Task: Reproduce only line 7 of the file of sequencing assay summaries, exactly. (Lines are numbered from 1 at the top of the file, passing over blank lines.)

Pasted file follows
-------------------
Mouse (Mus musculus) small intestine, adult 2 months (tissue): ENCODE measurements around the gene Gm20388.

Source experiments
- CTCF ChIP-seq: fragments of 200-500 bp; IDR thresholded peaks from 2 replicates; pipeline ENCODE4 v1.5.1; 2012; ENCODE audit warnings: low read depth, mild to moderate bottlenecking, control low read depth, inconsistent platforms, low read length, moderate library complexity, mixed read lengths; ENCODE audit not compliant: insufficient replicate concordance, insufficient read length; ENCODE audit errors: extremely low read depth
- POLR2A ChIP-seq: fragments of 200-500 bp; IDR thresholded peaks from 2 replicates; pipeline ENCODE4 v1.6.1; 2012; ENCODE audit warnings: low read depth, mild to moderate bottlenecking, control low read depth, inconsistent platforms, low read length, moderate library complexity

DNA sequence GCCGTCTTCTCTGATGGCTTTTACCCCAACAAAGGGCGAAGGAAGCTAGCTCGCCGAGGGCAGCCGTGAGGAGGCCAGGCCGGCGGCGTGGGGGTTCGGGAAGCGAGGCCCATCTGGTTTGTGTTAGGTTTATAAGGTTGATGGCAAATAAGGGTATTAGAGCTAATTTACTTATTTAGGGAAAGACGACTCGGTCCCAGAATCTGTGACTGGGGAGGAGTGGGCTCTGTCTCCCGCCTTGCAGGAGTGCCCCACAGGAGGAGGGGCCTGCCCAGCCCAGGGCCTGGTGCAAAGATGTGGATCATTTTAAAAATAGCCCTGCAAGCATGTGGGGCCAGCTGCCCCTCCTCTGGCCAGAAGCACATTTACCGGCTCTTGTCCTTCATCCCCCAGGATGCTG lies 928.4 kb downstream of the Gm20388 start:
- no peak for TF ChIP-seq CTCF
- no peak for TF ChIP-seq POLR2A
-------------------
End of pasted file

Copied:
- no peak for TF ChIP-seq POLR2A